MVZ/IB Faculty Search. 12:30 - 1:30 pm in the Grinnell-Miller Library. Enter through the MVZ's Main Office, 3101 Valley Life Sciences Building, and please let the receptionist know you are there for the seminar. The library is located in the rear of the Museum on the north side - follow the orange directional signs.

Impacts of Public Preschool on Income, Health and Inequality: A Life Course Model

Colloquium | March 13 | 12:40-2 p.m. | 104 Genetics & Plant Biology Building

 Richard Cookson, PhD, Professor, University of York

 Public Health, School of

We develop a novel general population microsimulation model of the causal pathways linking early life circumstances and skills formation to diverse later life outcomes, based on quasi-experimental evidence and recent longitudinal UK survey data (Millennium Cohort Study 2000-14, Understanding Society 2011 and 2016). We illustrate how it can evaluate the long-run costs, benefits and inequality...   More >

3-Manifold Seminar: Tait colorings and instanton homology (continued)

Seminar | March 13 | 12:40-2 p.m. | 891 Evans Hall

 Ian Agol, UC Berkeley

 Department of Mathematics

We'll continue to discuss the construction of the J# invariants of 3-dimensional webs and 4-dimensional foam cobordisms by Kronheimer-Mrowka.

How to Prepare Human Subjects Protocols for Your Research Projects

Workshop | March 13 | 1-2:30 p.m. | 14 Durant Hall

 Jeffrey Vance Martin, SURF Social Science and Humanities Advisor, OURS

 Office of Undergraduate Research

If you need to learn how to prepare human subjects protocols for a research project, you may want to attend one of these workshops given by the Office of Undergraduate Research & Scholarships (OURS). Note that they are timed to be very shortly after SURF and Haas Scholars human subjects selection, respectively.

We will go through, step by step, the things...   More >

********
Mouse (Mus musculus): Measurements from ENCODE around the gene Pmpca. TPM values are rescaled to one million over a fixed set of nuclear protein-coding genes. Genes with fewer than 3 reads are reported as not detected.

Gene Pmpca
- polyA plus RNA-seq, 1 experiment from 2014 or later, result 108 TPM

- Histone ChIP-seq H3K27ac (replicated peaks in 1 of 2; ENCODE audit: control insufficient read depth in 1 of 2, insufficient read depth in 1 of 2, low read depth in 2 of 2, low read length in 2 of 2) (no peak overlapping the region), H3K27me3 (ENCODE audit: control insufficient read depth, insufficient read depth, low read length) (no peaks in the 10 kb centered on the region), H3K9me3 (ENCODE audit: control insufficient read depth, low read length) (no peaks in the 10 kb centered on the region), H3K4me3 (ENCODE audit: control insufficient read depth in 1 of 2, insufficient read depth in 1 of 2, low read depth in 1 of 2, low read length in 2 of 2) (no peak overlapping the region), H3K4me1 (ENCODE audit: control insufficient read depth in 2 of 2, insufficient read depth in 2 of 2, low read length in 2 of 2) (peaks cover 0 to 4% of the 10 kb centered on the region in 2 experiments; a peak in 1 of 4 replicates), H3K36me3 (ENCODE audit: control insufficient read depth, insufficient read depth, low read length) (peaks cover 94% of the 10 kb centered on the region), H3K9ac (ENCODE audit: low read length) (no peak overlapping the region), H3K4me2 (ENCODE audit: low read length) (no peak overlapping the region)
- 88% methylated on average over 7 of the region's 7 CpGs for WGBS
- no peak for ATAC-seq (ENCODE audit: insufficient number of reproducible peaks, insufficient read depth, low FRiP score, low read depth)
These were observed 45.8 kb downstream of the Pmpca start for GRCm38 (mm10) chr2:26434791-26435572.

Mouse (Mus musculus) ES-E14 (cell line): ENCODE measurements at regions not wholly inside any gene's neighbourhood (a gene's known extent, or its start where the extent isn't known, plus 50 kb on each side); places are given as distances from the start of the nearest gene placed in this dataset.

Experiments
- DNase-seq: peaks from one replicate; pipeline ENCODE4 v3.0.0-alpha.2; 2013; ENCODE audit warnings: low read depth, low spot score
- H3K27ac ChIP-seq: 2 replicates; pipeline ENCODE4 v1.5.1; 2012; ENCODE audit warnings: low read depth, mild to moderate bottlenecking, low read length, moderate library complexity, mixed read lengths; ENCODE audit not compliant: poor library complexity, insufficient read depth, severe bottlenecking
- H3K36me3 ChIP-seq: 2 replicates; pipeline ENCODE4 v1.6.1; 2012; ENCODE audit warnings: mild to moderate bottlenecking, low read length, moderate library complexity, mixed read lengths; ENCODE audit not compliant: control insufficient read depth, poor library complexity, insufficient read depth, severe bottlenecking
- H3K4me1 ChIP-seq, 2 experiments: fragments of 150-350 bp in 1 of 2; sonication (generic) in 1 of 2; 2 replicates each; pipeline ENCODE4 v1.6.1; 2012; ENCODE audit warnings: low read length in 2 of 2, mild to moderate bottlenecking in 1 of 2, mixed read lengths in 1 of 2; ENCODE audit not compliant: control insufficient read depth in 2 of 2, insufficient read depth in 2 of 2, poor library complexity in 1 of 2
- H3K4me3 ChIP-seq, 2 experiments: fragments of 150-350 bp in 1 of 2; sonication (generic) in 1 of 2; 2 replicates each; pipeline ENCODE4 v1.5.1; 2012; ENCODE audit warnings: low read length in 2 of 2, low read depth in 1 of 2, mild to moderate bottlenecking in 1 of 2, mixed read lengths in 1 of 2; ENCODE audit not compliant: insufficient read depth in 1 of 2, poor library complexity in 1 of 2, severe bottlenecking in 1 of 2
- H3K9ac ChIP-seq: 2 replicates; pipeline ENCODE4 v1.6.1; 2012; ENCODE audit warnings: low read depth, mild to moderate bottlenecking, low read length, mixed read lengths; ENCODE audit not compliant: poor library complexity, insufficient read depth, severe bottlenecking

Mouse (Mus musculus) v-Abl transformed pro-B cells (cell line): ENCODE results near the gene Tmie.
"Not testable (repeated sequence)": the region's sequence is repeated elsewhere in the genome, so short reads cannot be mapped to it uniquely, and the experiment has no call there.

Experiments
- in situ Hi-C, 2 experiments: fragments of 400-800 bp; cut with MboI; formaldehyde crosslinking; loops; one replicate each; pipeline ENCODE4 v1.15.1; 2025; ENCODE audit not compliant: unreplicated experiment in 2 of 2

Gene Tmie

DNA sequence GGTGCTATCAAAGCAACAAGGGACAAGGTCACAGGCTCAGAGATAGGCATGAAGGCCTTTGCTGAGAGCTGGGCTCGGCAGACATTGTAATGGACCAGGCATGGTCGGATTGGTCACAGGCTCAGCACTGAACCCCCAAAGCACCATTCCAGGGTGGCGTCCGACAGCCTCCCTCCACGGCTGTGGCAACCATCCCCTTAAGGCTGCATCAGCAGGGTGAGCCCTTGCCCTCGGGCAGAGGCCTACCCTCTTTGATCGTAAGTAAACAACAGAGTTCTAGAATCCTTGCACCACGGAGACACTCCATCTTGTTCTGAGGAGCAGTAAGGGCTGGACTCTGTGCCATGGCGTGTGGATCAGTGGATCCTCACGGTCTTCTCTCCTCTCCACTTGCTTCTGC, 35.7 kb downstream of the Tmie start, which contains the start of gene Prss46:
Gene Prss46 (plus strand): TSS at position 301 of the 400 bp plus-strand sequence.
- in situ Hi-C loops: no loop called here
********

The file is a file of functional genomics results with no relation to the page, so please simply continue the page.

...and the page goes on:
Tripodi Workshop with Dr. Ange-Marie Hancock Alfaro: Research Design to Empirically Operationalize Intersectionality

Workshop | March 13 | 1:30-3:30 p.m. | Haviland Hall, Haviland Commons

 Social Welfare, School of

Empirical approaches to intersectionality traditionally attempt to shoehorn intersectionality as a “testable explanation” into standard positivistic methodologies. But is this the most appropriate way to incorporate intersectionality? Using fs(QCA), Dr. Ange-Marie Hancock Alfaro illustrates an alternative approach to empirically operationalizing intersectionality as a research paradigm instead of...   More >

Seminar 218, Psychology and Economics: "Knowing When to Ask: The Cost of Leaning In"

Seminar | March 13 | 2-3:30 p.m. | 648 Evans Hall

 Christine Exley, Harvard Business School

 Department of Economics

Seminar 237/281, Macro/International Seminar: Topic Forthcoming

Seminar | March 13 | 2-3:30 p.m. | 597 Evans Hall

 Arnaud Costinot, MIT

 Department of Economics

ISF 110 - Free Speech in the Public Sphere: An Interdisciplinary Approach

Course | January 16 – May 3, 2018 every Tuesday & Thursday | 2-3:30 p.m. | 102 Wurster Hall

 Division of Undergraduate Education

In this spring 2018 class, we shall take up the nature of public speech from Socrates' public dissent to social media messaging today. The course reading will combine classic philosophical statements about the value of free, subversive and offensive speech; histories of the emergence of public spheres; and sociologies of technologically-mediated speech today.

Bay Area Microlocal Analysis Seminar: Control and stabilization on hyperbolic surfaces

Seminar | March 13 | 2:10-3 p.m. | 732 Evans Hall

 Long Jin, Purdue University

 Department of Mathematics